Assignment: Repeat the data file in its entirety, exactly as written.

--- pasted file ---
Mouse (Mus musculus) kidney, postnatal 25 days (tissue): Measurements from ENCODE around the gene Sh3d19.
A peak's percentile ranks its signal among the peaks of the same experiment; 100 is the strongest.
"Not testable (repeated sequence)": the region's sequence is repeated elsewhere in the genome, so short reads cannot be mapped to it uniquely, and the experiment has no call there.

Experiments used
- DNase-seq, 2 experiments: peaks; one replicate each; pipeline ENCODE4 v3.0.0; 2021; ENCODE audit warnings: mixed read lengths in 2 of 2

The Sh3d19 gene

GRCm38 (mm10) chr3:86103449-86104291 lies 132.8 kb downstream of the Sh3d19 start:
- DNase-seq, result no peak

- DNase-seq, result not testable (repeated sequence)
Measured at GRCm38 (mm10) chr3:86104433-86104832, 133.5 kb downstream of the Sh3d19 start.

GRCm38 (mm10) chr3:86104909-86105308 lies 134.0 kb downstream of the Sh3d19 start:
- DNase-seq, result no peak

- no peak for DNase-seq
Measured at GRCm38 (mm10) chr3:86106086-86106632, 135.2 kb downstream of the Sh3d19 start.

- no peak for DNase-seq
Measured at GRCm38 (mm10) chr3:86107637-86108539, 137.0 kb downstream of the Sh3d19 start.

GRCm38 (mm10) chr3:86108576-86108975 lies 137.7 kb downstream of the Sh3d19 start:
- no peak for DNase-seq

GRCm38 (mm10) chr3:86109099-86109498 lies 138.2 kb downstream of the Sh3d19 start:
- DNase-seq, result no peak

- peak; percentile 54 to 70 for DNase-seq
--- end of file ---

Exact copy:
Mouse (Mus musculus) kidney, postnatal 25 days (tissue): Measurements from ENCODE around the gene Sh3d19.
A peak's percentile ranks its signal among the peaks of the same experiment; 100 is the strongest.
"Not testable (repeated sequence)": the region's sequence is repeated elsewhere in the genome, so short reads cannot be mapped to it uniquely, and the experiment has no call there.

Experiments used
- DNase-seq, 2 experiments: peaks; one replicate each; pipeline ENCODE4 v3.0.0; 2021; ENCODE audit warnings: mixed read lengths in 2 of 2

The Sh3d19 gene

GRCm38 (mm10) chr3:86103449-86104291 lies 132.8 kb downstream of the Sh3d19 start:
- DNase-seq, result no peak

- DNase-seq, result not testable (repeated sequence)
Measured at GRCm38 (mm10) chr3:86104433-86104832, 133.5 kb downstream of the Sh3d19 start.

GRCm38 (mm10) chr3:86104909-86105308 lies 134.0 kb downstream of the Sh3d19 start:
- DNase-seq, result no peak

- no peak for DNase-seq
Measured at GRCm38 (mm10) chr3:86106086-86106632, 135.2 kb downstream of the Sh3d19 start.

- no peak for DNase-seq
Measured at GRCm38 (mm10) chr3:86107637-86108539, 137.0 kb downstream of the Sh3d19 start.

GRCm38 (mm10) chr3:86108576-86108975 lies 137.7 kb downstream of the Sh3d19 start:
- no peak for DNase-seq

GRCm38 (mm10) chr3:86109099-86109498 lies 138.2 kb downstream of the Sh3d19 start:
- DNase-seq, result no peak

- peak; percentile 54 to 70 for DNase-seq